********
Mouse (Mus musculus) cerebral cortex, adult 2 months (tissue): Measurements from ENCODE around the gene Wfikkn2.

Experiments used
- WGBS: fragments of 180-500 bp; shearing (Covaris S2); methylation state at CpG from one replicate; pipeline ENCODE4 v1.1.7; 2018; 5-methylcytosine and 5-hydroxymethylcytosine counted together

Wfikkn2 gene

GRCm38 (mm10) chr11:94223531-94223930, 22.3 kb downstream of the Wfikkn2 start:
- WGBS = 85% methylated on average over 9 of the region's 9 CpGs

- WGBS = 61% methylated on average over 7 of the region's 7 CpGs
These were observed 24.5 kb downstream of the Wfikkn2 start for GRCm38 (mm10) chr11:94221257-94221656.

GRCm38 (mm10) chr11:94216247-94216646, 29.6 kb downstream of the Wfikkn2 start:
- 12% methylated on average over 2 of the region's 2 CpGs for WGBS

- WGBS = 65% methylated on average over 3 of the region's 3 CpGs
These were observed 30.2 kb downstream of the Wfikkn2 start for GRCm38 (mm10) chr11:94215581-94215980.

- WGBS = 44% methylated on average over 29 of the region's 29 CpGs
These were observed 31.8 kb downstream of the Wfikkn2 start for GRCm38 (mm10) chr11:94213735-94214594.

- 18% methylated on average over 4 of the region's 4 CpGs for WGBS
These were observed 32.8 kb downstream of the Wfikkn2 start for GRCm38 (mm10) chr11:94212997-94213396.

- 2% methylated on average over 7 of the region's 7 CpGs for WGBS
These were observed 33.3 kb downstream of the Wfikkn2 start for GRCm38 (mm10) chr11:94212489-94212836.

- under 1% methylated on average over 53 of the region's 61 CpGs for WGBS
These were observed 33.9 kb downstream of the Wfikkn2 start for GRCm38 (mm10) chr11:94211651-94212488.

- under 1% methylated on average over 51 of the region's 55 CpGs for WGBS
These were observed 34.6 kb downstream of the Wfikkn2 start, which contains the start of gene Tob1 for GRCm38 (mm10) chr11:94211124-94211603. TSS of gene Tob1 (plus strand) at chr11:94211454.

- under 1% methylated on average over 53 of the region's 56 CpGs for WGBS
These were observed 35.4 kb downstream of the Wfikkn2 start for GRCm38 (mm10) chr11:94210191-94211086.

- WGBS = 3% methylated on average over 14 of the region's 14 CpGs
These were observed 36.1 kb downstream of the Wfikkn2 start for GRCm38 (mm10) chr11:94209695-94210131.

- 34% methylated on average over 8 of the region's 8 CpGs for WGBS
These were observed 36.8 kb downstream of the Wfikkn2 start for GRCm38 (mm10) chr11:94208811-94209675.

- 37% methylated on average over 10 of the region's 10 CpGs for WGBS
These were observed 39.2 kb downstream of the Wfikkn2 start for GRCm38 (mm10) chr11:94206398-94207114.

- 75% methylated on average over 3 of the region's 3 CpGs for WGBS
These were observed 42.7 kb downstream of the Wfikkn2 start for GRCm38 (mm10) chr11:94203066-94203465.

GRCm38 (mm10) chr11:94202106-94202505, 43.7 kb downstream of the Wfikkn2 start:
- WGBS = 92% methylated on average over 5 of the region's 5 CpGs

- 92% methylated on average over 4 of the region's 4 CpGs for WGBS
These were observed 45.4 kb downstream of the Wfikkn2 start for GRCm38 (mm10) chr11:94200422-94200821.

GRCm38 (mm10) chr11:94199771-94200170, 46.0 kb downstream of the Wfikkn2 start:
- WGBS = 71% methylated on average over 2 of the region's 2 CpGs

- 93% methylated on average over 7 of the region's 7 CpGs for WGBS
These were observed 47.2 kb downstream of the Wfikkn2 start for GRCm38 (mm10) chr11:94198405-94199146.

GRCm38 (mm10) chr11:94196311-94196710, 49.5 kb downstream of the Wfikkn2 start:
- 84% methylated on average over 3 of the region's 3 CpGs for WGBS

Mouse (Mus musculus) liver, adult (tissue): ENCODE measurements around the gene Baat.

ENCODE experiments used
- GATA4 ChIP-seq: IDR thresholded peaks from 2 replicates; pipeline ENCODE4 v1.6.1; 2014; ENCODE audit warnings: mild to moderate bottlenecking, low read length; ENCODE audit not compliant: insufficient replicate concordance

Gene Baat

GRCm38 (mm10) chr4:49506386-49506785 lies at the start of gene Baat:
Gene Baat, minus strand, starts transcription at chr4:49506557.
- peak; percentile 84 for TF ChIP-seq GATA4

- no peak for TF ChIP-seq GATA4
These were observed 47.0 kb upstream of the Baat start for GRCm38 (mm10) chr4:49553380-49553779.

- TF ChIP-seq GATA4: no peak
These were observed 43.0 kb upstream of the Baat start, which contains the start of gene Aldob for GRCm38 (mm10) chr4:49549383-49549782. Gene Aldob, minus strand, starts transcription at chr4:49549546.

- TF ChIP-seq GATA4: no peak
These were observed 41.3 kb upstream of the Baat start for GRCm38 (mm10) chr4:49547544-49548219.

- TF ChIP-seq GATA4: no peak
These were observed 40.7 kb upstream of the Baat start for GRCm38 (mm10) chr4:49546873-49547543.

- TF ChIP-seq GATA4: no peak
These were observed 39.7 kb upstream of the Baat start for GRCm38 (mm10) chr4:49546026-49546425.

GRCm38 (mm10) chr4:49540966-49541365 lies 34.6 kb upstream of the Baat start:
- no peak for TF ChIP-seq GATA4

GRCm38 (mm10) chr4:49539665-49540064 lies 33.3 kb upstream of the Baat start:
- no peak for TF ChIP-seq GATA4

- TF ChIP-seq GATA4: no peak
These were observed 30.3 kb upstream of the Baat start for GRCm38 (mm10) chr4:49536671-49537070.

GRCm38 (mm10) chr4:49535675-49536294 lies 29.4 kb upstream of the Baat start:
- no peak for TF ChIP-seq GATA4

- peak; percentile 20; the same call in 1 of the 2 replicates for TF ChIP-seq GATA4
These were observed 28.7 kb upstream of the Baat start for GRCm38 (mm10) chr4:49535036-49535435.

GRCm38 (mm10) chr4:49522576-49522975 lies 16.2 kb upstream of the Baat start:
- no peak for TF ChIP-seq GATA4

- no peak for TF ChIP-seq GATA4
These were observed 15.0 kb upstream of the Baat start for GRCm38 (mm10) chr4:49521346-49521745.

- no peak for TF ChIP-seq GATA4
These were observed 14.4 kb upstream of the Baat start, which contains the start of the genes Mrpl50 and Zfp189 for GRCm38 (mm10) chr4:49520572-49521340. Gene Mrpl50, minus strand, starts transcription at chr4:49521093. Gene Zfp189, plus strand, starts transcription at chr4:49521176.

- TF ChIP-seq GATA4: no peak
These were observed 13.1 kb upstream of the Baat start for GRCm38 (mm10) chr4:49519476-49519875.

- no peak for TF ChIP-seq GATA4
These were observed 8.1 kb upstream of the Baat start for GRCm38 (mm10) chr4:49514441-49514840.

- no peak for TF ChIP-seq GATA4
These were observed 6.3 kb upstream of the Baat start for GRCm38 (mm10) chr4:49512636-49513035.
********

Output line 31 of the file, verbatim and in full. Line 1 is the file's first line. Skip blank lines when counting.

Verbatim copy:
- 75% methylated on average over 3 of the region's 3 CpGs for WGBS